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Diphtheria: Learn more about child-killer disease



Diphtheria: Learn more about child-killer disease

YyA new disease called diphtheria has surfaced in some parts and gradually spreading across the country, raising concerns among health officials in Nigeria.

Diphtheria is a serious and contagious infection caused by the bacteria Corynebacterium diphtheriae.

The infection can lead to paralysis, heart failure, and difficulty breathing. In some cases, it can be fatal.

It typically affects the respiratory system or the integumentary system.


The integumentary system includes the Trusted Source the three layers of the skin — the hypodermis, dermis, and epidermis — and the glands, nails, and hair.

Recently, the Nigeria Centre for Disease Control (NCDC) warned Nigerians about the outbreak of diphtheria among children across the country.

According to the advisory, the outbreak of the bacterial infection has killed over 30 persons in the country with only Kano State responsible for about 25 deaths.

The NCDC also said it is working with state ministries of health and partners to enhance surveillance and response to the outbreak, it also warned that the infection is contagious and most cases have been laboratory confirmed.


According to the Centers for Disease Control and Prevention (CDC), the bacterium was discovered by Edwin Klebs in 1883 when the disease was considered one of the most dreadful infections in the world.

Diphtheria started in ancient Egypt and Greece when vaccines were unavailable, and one in every ten children under the age of five was said to have died from the disease until possible treatment surfaced in the 1920s.

Symptoms of diphtheria typically include a thick, gray coating in the nose and throat along with a sore throat, swollen glands, weakness, and mild fever. If the condition affects the skin, ulcers and open sores can appear.

Some variants of this bacterium produce a toxin called an exotoxin. This causes the most serious complications associated with diphtheria. The toxin inhibits the production of proteins and leads to cell and tissue death.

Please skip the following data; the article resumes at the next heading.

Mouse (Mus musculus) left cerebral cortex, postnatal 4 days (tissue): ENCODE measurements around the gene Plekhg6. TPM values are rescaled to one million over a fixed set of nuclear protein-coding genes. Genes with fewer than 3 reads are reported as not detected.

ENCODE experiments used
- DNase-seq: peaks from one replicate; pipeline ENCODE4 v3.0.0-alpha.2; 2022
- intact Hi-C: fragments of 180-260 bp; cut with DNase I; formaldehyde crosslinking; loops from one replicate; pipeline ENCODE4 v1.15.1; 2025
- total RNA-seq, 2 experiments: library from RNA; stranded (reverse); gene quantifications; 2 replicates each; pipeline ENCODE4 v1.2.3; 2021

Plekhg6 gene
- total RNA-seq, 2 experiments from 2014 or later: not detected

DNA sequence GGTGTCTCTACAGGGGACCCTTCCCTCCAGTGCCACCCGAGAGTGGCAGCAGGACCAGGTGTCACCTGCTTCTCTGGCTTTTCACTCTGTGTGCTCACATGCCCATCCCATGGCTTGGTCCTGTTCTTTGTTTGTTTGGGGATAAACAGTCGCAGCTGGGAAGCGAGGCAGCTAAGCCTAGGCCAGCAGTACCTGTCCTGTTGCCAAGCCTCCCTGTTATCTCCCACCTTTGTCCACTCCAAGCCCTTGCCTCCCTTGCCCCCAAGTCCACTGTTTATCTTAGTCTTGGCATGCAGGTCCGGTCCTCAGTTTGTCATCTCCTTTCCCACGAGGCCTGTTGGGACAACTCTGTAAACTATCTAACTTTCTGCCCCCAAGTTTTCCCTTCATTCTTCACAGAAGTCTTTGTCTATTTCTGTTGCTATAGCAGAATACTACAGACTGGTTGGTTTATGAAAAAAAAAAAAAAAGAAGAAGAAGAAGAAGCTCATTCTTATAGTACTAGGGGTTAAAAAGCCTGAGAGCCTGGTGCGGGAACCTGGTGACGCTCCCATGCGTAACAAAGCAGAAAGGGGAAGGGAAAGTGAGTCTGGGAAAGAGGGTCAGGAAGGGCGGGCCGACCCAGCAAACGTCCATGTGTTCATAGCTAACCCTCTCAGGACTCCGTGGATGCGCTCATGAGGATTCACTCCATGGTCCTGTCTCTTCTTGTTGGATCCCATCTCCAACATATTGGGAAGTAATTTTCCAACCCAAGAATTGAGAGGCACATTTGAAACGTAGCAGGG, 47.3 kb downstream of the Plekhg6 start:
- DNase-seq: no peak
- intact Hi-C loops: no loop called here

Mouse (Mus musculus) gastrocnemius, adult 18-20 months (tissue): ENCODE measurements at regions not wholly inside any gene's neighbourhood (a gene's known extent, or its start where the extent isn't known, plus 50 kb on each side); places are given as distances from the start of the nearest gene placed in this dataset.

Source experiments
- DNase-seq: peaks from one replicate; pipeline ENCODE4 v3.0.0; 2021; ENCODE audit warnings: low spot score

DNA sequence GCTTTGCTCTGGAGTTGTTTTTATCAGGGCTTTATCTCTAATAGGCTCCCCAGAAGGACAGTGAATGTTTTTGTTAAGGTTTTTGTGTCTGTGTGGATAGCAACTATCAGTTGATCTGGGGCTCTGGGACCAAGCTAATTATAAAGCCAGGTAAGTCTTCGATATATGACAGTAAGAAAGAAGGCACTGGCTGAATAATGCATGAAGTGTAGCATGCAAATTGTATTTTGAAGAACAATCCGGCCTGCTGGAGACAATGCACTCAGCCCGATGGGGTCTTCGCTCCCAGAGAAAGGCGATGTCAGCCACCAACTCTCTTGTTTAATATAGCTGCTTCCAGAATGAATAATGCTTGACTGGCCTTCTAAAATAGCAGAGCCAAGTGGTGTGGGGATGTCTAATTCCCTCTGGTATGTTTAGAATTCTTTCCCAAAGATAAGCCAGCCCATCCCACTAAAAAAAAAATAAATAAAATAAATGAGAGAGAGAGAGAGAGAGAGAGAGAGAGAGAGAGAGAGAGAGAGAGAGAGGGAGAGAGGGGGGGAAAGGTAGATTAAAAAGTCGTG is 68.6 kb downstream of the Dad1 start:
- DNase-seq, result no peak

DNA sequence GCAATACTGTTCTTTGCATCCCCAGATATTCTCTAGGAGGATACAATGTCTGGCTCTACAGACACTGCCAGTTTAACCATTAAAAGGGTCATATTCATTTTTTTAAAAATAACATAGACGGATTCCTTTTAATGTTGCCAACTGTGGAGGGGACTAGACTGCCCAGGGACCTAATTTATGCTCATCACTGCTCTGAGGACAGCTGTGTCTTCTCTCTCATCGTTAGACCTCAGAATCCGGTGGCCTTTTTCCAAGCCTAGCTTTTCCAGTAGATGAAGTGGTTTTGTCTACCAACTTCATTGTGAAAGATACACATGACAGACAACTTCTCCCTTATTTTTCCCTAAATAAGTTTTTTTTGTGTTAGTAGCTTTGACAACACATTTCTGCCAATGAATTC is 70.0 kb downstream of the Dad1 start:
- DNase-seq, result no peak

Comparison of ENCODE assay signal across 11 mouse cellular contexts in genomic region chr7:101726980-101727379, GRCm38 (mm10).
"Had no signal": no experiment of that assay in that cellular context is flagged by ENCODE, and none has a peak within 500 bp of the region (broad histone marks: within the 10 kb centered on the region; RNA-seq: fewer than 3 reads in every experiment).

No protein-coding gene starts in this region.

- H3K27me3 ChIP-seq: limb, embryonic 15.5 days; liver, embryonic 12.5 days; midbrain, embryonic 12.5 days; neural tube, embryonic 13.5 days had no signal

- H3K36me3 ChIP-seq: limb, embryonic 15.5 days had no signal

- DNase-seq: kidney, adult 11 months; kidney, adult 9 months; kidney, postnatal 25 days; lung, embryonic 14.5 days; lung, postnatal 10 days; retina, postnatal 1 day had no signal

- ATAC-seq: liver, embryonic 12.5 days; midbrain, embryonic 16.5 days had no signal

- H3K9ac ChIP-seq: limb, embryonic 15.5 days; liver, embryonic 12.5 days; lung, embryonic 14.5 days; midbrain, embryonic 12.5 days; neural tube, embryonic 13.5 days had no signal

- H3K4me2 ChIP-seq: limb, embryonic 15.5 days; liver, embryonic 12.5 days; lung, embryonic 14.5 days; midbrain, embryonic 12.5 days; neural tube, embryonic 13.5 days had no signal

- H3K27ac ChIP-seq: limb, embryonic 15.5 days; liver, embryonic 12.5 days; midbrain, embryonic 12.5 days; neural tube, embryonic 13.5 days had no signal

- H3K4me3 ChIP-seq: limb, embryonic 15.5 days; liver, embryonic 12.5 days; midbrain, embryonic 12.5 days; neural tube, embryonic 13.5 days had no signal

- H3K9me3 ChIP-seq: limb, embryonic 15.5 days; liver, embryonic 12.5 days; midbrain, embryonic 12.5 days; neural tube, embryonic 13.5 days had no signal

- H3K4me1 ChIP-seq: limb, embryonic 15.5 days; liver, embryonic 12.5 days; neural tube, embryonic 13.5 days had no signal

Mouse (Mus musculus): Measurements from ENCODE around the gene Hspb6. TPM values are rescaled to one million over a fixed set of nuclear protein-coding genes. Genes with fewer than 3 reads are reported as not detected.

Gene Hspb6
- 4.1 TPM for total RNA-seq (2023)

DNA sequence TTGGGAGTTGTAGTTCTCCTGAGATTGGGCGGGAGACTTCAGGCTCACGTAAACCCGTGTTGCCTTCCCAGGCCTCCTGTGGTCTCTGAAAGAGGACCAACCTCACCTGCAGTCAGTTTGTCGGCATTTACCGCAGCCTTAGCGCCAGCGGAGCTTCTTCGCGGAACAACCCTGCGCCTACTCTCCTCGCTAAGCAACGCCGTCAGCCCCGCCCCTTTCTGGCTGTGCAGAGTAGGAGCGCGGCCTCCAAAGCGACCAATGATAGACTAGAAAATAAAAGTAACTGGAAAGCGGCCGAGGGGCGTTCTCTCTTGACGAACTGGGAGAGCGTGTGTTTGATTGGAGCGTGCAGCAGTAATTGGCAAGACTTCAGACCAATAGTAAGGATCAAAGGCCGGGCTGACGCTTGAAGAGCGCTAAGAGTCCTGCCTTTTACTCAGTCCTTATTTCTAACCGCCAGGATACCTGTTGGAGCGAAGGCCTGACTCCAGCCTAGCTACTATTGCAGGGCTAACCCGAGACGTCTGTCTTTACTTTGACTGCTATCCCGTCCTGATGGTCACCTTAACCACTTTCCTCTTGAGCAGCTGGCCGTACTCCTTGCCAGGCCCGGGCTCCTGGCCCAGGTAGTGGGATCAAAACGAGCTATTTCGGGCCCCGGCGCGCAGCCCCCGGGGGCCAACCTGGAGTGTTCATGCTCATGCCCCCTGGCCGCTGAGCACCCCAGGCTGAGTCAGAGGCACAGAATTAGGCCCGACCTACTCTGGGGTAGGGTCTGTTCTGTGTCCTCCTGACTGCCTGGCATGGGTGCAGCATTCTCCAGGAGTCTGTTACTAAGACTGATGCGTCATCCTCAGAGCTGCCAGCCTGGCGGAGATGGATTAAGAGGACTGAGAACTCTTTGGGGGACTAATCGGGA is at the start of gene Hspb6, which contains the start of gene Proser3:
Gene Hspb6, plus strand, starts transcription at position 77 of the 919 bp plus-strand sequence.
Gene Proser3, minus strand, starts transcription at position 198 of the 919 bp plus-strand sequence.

If the toxin enters the bloodstream, it can damage the kidneys, heart, and nerves.


A person can develop also myocarditis, which is the inflammation of the heart muscles, and neuropathy. Neuropathy is nerve damage that can result in numbness, muscle weakness, pain, and tingling sensations.

A person can contract diphtheria from direct physical contact with:

A. Respiratory droplets from coughing or sneezing

B. Secretions from the nose and throat, such as mucus and saliva-infected skin lesions


C. The infection can transmit from a person with the infection to any mucous membrane in another person.

Diphtheria can develop gradually, resulting in:

A. difficulty swallowing

B. sore throat


C. weakness

D. swollen glands in the neck

E. mild fever

F. appetite loss


G. hoarseness, if the disease has affected the larynx

People are also at an increased risk of contracting diphtheria if they:

1. Have an immune system disorder, such as AIDS

2. Live in unsanitary or crowded conditions.


People infected with diphtheria are usually unable to infect others 48 hours after they start treatment with antibiotics. It is advised that patients finish taking the full course of antibiotics to completely get rid of the bacteria.

Meanwhile, parents have been advised to ensure that their children get vaccinated against the infection as the country is still battling Lassa fever, measles, meningitis, and yellow fever.

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